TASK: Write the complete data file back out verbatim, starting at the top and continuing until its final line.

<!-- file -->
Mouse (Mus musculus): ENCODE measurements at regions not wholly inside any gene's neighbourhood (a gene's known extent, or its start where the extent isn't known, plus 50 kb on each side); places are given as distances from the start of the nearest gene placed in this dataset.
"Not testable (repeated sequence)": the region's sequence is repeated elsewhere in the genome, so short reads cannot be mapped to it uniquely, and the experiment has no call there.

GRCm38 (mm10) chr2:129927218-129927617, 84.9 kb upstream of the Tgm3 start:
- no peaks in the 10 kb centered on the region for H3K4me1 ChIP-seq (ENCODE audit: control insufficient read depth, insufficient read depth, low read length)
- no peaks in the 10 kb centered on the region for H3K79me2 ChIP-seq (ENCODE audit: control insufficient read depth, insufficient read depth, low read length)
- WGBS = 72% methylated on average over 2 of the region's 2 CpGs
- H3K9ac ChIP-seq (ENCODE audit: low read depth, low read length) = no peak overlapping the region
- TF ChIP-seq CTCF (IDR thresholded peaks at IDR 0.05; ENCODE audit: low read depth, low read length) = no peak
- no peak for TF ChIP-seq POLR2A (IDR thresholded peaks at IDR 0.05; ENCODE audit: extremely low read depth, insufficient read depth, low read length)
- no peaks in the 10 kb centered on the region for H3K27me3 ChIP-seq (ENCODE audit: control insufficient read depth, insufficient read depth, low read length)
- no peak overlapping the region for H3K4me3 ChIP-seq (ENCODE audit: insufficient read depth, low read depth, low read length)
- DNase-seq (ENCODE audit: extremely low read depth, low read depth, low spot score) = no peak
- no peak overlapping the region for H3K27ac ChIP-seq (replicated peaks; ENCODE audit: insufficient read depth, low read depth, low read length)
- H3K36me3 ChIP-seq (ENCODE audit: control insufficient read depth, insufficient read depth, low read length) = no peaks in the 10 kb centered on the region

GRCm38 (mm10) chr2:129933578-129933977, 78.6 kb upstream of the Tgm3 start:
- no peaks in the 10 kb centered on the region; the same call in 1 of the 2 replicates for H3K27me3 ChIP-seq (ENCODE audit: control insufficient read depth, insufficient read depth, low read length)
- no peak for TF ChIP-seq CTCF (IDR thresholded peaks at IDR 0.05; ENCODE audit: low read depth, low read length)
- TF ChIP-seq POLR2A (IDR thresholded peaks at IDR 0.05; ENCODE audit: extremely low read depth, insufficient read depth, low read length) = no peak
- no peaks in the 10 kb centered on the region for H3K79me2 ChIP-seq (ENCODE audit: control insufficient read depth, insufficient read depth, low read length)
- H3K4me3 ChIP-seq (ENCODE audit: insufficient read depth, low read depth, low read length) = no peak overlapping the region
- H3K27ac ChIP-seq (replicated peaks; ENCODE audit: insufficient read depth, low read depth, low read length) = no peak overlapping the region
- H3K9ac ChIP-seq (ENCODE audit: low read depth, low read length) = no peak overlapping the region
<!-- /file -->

Mouse (Mus musculus): ENCODE measurements at regions not wholly inside any gene's neighbourhood (a gene's known extent, or its start where the extent isn't known, plus 50 kb on each side); places are given as distances from the start of the nearest gene placed in this dataset.
"Not testable (repeated sequence)": the region's sequence is repeated elsewhere in the genome, so short reads cannot be mapped to it uniquely, and the experiment has no call there.

GRCm38 (mm10) chr2:129927218-129927617, 84.9 kb upstream of the Tgm3 start:
- no peaks in the 10 kb centered on the region for H3K4me1 ChIP-seq (ENCODE audit: control insufficient read depth, insufficient read depth, low read length)
- no peaks in the 10 kb centered on the region for H3K79me2 ChIP-seq (ENCODE audit: control insufficient read depth, insufficient read depth, low read length)
- WGBS = 72% methylated on average over 2 of the region's 2 CpGs
- H3K9ac ChIP-seq (ENCODE audit: low read depth, low read length) = no peak overlapping the region
- TF ChIP-seq CTCF (IDR thresholded peaks at IDR 0.05; ENCODE audit: low read depth, low read length) = no peak
- no peak for TF ChIP-seq POLR2A (IDR thresholded peaks at IDR 0.05; ENCODE audit: extremely low read depth, insufficient read depth, low read length)
- no peaks in the 10 kb centered on the region for H3K27me3 ChIP-seq (ENCODE audit: control insufficient read depth, insufficient read depth, low read length)
- no peak overlapping the region for H3K4me3 ChIP-seq (ENCODE audit: insufficient read depth, low read depth, low read length)
- DNase-seq (ENCODE audit: extremely low read depth, low read depth, low spot score) = no peak
- no peak overlapping the region for H3K27ac ChIP-seq (replicated peaks; ENCODE audit: insufficient read depth, low read depth, low read length)
- H3K36me3 ChIP-seq (ENCODE audit: control insufficient read depth, insufficient read depth, low read length) = no peaks in the 10 kb centered on the region

GRCm38 (mm10) chr2:129933578-129933977, 78.6 kb upstream of the Tgm3 start:
- no peaks in the 10 kb centered on the region; the same call in 1 of the 2 replicates for H3K27me3 ChIP-seq (ENCODE audit: control insufficient read depth, insufficient read depth, low read length)
- no peak for TF ChIP-seq CTCF (IDR thresholded peaks at IDR 0.05; ENCODE audit: low read depth, low read length)
- TF ChIP-seq POLR2A (IDR thresholded peaks at IDR 0.05; ENCODE audit: extremely low read depth, insufficient read depth, low read length) = no peak
- no peaks in the 10 kb centered on the region for H3K79me2 ChIP-seq (ENCODE audit: control insufficient read depth, insufficient read depth, low read length)
- H3K4me3 ChIP-seq (ENCODE audit: insufficient read depth, low read depth, low read length) = no peak overlapping the region
- H3K27ac ChIP-seq (replicated peaks; ENCODE audit: insufficient read depth, low read depth, low read length) = no peak overlapping the region
- H3K9ac ChIP-seq (ENCODE audit: low read depth, low read length) = no peak overlapping the region